POST Online Media Lite Edition


Tech companies to significantly grow digital labor and human workforce

Staff Writer |
Technology companies plan to ramp up deployment of automation and machine learning across several functions.

Article continues below

They will also increase their human workforce at least 6 percent over the next three years, according to a survey of U.S. tech CEOs by KPMG.

The co-existence between human employees and cognitive systems is creating a new class of digital labor that can enhance human skills and expertise, allowing employees to innovate constantly.

About three-fourths of U.S. technology industry CEOs believe that automation and machine learning are likely to replace at least five percent of their manufacturing, technology, sales and marketing workforce over the next three years.

At the same time, more than half (55 percent) of the 138 U.S. tech chief executives surveyed expect their company's headcount to grow at least six percent.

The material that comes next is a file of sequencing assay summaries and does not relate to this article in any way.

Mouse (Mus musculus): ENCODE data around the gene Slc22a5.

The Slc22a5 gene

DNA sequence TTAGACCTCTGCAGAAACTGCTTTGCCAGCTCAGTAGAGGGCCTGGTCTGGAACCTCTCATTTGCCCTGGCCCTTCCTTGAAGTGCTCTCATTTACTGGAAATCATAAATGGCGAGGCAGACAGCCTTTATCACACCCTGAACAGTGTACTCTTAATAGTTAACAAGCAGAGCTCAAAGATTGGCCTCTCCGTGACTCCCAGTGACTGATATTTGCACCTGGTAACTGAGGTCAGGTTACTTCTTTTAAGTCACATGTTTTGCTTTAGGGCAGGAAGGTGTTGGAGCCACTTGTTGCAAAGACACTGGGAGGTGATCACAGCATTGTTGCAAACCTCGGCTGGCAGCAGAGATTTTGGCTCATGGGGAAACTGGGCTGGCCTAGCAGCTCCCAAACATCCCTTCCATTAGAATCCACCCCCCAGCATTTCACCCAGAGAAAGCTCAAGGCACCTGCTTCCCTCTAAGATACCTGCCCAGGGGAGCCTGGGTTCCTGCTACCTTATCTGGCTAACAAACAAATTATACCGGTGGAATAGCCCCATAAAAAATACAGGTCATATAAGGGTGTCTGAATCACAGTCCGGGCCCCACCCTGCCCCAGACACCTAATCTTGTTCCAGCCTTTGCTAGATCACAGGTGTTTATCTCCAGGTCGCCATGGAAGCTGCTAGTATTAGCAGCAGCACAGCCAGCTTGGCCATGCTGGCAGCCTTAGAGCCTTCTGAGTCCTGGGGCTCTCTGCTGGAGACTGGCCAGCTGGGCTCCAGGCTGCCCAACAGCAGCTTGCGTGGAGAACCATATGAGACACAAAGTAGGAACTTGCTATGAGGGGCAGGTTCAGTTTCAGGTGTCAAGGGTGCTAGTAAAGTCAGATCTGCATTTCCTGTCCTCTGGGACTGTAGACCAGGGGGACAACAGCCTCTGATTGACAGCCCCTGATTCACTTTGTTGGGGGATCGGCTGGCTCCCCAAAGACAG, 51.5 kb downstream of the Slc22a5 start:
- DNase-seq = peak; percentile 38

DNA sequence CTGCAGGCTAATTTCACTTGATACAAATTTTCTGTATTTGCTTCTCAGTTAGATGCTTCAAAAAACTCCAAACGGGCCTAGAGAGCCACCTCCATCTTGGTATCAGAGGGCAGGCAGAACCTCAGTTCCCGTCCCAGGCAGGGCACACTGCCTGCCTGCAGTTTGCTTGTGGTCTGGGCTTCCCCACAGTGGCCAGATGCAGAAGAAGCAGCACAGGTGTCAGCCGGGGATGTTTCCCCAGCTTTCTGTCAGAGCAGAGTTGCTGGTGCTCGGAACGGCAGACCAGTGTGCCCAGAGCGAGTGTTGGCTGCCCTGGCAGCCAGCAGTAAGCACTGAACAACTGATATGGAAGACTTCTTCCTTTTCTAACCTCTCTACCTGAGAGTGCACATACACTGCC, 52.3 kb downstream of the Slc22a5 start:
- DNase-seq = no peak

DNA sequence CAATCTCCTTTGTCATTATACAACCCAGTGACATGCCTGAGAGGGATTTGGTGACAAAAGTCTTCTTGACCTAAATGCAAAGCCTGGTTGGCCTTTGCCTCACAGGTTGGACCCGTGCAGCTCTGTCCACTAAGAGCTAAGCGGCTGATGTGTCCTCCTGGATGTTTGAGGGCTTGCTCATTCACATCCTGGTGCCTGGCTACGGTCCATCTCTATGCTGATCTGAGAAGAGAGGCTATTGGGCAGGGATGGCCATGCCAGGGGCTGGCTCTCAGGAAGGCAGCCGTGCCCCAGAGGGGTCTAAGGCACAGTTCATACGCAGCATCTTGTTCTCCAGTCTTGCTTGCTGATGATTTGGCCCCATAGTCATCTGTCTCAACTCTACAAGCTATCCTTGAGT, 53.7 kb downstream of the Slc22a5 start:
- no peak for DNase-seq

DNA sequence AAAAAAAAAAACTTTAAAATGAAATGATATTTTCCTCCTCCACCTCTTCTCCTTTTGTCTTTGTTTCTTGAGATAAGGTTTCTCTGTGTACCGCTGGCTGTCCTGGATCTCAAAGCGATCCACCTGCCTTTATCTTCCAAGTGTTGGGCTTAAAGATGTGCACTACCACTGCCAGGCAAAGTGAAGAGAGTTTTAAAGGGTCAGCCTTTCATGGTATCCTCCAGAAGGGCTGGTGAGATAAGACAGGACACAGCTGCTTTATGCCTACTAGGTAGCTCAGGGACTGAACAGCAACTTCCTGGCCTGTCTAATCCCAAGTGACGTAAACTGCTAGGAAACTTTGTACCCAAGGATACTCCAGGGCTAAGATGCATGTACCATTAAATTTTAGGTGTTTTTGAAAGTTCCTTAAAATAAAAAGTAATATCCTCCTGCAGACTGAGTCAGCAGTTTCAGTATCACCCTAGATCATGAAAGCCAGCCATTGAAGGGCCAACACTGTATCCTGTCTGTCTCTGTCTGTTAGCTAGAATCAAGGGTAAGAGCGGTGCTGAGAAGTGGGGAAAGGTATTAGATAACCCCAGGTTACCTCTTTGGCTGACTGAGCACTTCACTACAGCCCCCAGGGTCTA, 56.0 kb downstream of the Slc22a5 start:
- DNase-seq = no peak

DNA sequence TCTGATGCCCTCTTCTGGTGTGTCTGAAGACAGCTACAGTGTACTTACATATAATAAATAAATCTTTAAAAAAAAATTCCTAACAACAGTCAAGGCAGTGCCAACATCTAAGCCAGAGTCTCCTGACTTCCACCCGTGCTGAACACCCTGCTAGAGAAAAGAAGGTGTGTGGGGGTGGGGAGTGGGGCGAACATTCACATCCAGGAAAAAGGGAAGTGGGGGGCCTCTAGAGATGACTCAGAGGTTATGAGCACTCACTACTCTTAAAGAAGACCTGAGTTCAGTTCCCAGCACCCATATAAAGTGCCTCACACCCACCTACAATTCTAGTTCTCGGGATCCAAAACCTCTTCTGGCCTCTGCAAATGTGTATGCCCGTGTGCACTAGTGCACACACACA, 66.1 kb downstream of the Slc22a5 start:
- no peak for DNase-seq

Tech industry CEOs point to several strategic priorities in the coming 36 months, led by digitization of their business, stronger client focus, implementing disruptive technology, minimizing cyber security risk, and talent development.

To accelerate the execution of their strategies, they are hiring new talent (60 percent) and forming new partnerships and alliances (49 percent). And 8 out of 10 tech CEOs see growth through partnerships or collaboration with other companies as the way to drive shareholder value for the next three years.

Underlying their strategic priorities will be a continued focus on innovation. Almost half of the U.S. tech CEOs describe their approach to innovation as accelerated.

And 80 percent said they use disruptive technologies to improve products and services.

Innovation and integration of disruptive technologies helps address tech CEO's top concern (93 percent) - product relevancy three years from now. Also among the top three concerns are the impact of global economic forces on their business and how millennials and their differing wants/needs will change their business.

What to read next

European workers like digital technologies, business leaders still waiting
Millennials surpass Gen Xers as largest generation in U.S. labor force
Digital jobs growth set to skyrocket in Australia